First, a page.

On one occasion he took up the study of jewels, and appeared at a costume ball as Anne de Joyeuse, Admiral of France, in a dress covered with five hundred and sixty pearls. This taste enthralled him for years, and, indeed, may be said never to have left him. He would often spend a whole day settling and resettling in their cases the various stones that he had collected, such as the olive-green chrysoberyl that turns red by lamplight, the cymophane with its wirelike line of silver, the pistachio-coloured peridot, rose-pink and wine-yellow topazes, carbuncles of fiery scarlet with tremulous, four-rayed stars, flame-red cinnamon-stones, orange and violet spinels, and amethysts with their alternate layers of ruby and sapphire. He loved the red gold of the sunstone, and the moonstone’s pearly whiteness, and the broken rainbow of the milky opal. He procured from Amsterdam three emeralds of extraordinary size and richness of colour, and had a turquoise de la vieille roche that was the envy of all the connoisseurs.

Chapter 11

But what about the horror? Oh, there’s plenty of that to go around, too.

Often, on returning home from one of those mysterious and prolonged absences that gave rise to such strange conjecture among those who were his friends, or thought that they were so, he himself would creep upstairs to the locked room, open the door with the key that never left him now, and stand, with a mirror, in front of the portrait that Basil Hallward had painted of him, looking now at the evil and aging face on the canvas, and now at the fair young face that laughed back at him from the polished glass. The very sharpness of the contrast used to quicken his sense of pleasure. He grew more and more enamoured of his own beauty, more and more interested in the corruption of his own soul. He would examine with minute care, and sometimes with a monstrous and terrible delight, the hideous lines that seared the wrinkling forehead or crawled around the heavy sensual mouth, wondering sometimes which were the more horrible, the signs of sin or the signs of age. He would place his white hands beside the coarse bloated hands of the picture, and smile. He mocked the misshapen body and the failing limbs.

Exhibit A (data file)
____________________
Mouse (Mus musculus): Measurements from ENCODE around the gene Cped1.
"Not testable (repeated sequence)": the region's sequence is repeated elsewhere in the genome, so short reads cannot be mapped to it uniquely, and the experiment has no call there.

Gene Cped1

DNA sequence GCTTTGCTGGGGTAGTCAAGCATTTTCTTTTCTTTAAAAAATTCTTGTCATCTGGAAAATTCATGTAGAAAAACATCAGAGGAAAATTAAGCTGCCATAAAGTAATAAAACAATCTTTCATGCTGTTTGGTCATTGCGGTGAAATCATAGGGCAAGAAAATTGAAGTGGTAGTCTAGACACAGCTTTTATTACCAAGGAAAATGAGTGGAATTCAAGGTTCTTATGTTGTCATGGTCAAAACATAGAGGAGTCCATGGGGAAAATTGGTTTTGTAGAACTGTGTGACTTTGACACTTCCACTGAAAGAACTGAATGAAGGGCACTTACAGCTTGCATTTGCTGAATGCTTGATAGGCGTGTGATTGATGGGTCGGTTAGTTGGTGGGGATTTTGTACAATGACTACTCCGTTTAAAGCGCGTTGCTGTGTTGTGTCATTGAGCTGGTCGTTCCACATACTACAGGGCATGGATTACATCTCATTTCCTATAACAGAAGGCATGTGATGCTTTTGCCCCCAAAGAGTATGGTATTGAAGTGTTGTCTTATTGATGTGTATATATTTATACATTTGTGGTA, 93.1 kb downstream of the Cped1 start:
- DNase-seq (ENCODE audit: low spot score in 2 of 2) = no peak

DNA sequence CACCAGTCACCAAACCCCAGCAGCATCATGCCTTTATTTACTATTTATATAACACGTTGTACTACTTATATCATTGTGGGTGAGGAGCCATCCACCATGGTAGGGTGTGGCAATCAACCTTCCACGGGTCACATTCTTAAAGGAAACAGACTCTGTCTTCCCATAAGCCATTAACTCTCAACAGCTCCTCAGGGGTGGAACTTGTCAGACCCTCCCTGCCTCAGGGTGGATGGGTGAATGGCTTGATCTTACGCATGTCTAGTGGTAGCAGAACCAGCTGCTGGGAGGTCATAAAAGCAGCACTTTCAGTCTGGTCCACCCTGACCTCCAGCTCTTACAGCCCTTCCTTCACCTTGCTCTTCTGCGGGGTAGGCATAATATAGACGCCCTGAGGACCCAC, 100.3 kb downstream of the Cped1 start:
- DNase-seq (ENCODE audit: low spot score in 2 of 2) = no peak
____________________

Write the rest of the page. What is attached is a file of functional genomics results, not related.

Chapter 11

And who could forget the famous scene where Basil finally sees Dorian’s portrait in all its grisly glory?

An exclamation of horror broke from the painter’s lips as he saw in the dim light the hideous face on the canvas grinning at him. There was something in its expression that filled him with disgust and loathing. Good heavens! it was Dorian Gray’s own face that he was looking at! The horror, whatever it was, had not yet entirely spoiled that marvellous beauty. There was still some gold in the thinning hair and some scarlet on the sensual mouth. The sodden eyes had kept something of the loveliness of their blue, the noble curves had not yet completely passed away from chiselled nostrils and from plastic throat. Yes, it was Dorian himself. But who had done it? He seemed to recognize his own brushwork, and the frame was his own design. The idea was monstrous, yet he felt afraid. He seized the lighted candle, and held it to the picture. In the left-hand corner was his own name, traced in long letters of bright vermilion.

Chapter 13

But I think Dorian Gray‘s legacy, and the ways in which Wilde’s real life came to mirror his own fiction, are among the most interesting things about the book. This story is regarded as a masterpiece today, but that was far from the case when it first came out. It was decried as “unclean,” “effeminate” and “contaminating.” There are many things in this book designed to disgust and horrify the Victorian populace — of course there are, it’s Wilde — but the element that truly damned it at the time was the homoeroticism.

It’s straight-up impossible to deny the sheer truckload of romantic and sexual tension going on between the men in this story, particularly Dorian and Basil. Basil is so clearly in love with Dorian that it hurts. Like, look me in the eye and try telling me the following words are spoken by a straight man: